The Essential Basics of Backgammon Tactics – Part 2

As we have dicussed in the last article, Backgammon is a game of talent and pure luck. The aim is to shift your chips carefully around the board to your home board while at the same time your opponent shifts their pieces toward their home board in the opposing direction. With opposing player checkers shifting in opposing directions there is going to be conflict and the need for specific techniques at particular instances. Here are the 2 final Backgammon tactics to complete your game.

The Priming Game Plan

If the purpose of the blocking strategy is to hamper the opponents ability to move her checkers, the Priming Game strategy is to completely stop any activity of the opposing player by building a prime – ideally 6 points in a row. The opponent’s chips will either get bumped, or end up in a battered position if he at all tries to leave the wall. The ambush of the prime can be established anywhere between point two and point eleven in your half of the board. As soon as you have successfully constructed the prime to prevent the activity of your competitor, the competitor doesn’t even get to roll the dice, that means you shift your pieces and roll the dice yet again. You’ll be a winner for sure.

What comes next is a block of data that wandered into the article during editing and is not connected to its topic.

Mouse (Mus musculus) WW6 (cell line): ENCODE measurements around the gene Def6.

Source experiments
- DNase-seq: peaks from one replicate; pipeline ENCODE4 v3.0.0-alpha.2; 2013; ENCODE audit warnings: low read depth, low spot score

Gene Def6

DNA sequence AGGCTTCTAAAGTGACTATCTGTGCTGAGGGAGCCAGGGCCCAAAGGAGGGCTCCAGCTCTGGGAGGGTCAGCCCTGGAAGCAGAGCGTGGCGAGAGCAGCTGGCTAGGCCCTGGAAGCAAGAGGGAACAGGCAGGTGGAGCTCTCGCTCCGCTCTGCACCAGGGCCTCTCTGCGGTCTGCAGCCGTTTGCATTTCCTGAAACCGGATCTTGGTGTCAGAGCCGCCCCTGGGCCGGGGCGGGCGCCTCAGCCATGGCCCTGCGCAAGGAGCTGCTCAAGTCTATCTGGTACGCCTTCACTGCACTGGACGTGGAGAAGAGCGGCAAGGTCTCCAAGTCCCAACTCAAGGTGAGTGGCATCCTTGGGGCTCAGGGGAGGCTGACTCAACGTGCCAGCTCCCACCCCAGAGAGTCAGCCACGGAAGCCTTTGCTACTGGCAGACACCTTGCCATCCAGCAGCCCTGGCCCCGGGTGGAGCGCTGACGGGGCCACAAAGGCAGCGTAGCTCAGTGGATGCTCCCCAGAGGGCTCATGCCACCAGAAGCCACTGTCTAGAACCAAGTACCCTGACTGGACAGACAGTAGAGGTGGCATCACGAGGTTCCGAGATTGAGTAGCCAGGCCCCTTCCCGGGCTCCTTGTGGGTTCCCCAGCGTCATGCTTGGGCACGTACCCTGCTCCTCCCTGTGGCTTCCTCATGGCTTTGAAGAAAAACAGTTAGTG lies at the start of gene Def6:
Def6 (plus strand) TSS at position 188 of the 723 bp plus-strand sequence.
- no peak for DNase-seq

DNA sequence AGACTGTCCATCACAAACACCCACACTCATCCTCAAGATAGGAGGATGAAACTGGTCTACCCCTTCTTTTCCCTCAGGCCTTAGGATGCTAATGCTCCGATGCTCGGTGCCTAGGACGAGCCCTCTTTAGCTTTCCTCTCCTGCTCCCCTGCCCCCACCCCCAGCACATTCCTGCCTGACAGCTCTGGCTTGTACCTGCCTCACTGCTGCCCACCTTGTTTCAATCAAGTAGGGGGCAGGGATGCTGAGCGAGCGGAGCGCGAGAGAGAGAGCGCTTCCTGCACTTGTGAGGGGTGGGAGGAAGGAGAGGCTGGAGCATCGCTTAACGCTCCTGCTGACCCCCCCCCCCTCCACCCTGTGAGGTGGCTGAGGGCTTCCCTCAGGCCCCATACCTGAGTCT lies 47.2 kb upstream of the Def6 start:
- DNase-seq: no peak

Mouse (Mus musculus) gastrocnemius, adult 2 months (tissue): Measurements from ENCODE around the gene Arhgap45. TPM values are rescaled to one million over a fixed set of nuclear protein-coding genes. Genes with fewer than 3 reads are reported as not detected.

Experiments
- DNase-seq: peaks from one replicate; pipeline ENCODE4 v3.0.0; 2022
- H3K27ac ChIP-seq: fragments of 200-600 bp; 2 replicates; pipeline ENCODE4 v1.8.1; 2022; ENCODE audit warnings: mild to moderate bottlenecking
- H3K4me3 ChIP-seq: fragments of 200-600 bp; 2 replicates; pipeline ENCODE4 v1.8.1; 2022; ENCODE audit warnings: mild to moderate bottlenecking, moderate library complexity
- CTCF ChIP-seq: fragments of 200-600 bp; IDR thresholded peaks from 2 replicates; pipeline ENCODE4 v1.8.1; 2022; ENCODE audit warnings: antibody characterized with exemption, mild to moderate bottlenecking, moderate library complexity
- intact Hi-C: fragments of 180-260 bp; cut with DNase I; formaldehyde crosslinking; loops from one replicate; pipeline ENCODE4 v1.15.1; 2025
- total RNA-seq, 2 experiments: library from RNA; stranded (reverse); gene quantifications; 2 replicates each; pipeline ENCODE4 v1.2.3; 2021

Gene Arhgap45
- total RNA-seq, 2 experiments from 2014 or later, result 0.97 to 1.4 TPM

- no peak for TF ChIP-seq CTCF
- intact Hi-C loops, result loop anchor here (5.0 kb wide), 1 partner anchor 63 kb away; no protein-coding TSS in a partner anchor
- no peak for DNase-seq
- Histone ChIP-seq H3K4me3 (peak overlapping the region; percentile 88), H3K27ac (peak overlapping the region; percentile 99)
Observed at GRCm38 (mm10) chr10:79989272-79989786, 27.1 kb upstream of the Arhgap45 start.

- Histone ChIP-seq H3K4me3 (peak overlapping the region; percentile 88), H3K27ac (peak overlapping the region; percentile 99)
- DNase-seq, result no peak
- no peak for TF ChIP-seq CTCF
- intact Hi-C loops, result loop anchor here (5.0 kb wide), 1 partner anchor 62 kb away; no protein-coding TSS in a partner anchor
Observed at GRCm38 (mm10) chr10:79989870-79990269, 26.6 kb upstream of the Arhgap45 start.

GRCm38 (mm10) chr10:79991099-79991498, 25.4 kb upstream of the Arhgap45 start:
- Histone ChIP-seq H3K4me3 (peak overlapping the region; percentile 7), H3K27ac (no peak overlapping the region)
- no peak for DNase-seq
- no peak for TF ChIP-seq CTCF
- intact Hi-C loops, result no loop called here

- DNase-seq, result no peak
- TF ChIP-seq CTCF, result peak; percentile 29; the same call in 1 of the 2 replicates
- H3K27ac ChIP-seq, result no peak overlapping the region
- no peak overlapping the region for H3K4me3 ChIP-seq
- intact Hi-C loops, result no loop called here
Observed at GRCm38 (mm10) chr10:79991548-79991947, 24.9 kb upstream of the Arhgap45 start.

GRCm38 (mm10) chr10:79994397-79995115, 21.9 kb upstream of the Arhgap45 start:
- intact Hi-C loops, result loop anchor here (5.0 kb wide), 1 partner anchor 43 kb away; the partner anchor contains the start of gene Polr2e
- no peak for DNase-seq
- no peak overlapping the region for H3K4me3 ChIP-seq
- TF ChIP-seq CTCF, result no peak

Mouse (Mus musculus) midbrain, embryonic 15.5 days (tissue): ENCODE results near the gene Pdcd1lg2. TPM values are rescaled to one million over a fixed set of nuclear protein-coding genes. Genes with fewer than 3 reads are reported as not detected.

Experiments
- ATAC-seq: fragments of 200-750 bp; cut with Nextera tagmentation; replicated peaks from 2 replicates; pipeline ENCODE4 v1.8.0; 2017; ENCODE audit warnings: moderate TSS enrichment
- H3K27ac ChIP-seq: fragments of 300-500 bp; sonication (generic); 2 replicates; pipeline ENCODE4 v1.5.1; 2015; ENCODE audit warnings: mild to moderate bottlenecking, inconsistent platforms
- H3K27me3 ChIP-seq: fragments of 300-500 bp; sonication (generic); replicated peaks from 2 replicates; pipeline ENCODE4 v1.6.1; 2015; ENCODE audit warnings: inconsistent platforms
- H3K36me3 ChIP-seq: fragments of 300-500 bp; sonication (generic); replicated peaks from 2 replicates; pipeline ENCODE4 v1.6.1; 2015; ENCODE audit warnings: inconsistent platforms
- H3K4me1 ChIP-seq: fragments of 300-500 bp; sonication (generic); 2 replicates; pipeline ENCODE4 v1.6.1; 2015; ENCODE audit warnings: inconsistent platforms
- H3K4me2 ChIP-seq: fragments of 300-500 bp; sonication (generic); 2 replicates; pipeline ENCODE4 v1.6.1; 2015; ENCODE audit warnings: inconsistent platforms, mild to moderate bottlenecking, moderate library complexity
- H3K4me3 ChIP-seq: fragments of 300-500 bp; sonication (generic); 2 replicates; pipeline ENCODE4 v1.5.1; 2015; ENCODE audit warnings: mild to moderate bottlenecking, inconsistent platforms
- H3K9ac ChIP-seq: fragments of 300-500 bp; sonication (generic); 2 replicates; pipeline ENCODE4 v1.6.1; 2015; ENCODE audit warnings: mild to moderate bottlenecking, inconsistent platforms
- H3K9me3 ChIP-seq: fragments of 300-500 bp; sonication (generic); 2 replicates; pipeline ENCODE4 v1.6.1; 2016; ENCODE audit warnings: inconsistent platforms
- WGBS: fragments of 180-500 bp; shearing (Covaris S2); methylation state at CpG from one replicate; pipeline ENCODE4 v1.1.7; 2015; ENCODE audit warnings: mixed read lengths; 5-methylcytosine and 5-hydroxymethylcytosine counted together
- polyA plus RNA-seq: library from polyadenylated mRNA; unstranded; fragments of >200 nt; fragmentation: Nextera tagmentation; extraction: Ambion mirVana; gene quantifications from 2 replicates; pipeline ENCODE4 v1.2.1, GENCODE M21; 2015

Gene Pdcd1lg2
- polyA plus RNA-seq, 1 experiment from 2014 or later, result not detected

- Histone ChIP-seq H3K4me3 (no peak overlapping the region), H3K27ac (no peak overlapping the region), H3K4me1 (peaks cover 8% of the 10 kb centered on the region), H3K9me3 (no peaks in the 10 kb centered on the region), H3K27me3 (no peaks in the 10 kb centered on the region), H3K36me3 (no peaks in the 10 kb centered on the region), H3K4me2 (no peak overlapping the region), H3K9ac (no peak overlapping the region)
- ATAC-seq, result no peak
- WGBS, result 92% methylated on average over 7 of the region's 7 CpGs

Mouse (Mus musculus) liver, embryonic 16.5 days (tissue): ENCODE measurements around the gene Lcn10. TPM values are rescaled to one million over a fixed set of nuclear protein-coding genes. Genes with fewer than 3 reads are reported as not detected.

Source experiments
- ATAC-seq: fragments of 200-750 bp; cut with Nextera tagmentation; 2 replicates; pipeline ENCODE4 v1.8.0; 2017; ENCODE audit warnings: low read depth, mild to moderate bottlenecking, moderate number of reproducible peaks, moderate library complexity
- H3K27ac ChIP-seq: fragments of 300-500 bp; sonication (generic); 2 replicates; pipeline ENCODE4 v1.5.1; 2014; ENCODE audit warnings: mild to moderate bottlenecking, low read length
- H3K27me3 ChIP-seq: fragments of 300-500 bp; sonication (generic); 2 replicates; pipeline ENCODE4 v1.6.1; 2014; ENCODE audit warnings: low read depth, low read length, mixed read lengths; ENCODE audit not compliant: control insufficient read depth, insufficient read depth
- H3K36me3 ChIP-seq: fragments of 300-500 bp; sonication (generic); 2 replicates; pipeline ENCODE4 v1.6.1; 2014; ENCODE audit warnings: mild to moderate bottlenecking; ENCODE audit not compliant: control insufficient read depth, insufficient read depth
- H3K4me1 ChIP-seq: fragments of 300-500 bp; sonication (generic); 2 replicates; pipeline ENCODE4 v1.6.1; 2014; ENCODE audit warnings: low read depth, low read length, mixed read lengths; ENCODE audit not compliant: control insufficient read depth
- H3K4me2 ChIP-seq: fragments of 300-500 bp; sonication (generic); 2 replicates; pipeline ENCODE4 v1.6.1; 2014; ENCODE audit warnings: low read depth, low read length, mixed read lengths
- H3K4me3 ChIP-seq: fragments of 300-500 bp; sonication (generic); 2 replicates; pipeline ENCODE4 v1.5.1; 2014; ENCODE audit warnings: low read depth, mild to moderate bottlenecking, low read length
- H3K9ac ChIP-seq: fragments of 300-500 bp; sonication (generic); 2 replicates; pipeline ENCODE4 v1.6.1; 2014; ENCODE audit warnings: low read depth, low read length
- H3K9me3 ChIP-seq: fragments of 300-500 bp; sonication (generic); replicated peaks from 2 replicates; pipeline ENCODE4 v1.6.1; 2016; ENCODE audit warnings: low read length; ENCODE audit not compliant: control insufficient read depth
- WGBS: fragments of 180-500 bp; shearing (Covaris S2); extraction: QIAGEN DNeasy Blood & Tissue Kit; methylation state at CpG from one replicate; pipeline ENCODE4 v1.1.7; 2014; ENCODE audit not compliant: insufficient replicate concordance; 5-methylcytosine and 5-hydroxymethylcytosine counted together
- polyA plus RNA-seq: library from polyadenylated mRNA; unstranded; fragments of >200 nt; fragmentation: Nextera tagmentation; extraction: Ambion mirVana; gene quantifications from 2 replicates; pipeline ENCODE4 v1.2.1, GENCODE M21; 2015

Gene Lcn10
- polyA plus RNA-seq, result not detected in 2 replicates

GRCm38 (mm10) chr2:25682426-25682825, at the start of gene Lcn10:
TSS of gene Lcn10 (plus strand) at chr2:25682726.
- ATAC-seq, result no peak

The Back Game Strategy

The objectives of the Back Game strategy and the Blocking Game plan are similar – to harm your opponent’s positions in hope to better your chances of succeeding, however the Back Game technique uses seperate tactics to achieve that. The Back Game plan is frequently used when you are far behind your competitor. To compete in Backgammon with this strategy, you have to hold 2 or more points in table, and to hit a blot late in the game. This strategy is more complex than others to play in Backgammon because it needs careful movement of your checkers and how the pieces are relocated is partially the outcome of the dice roll.

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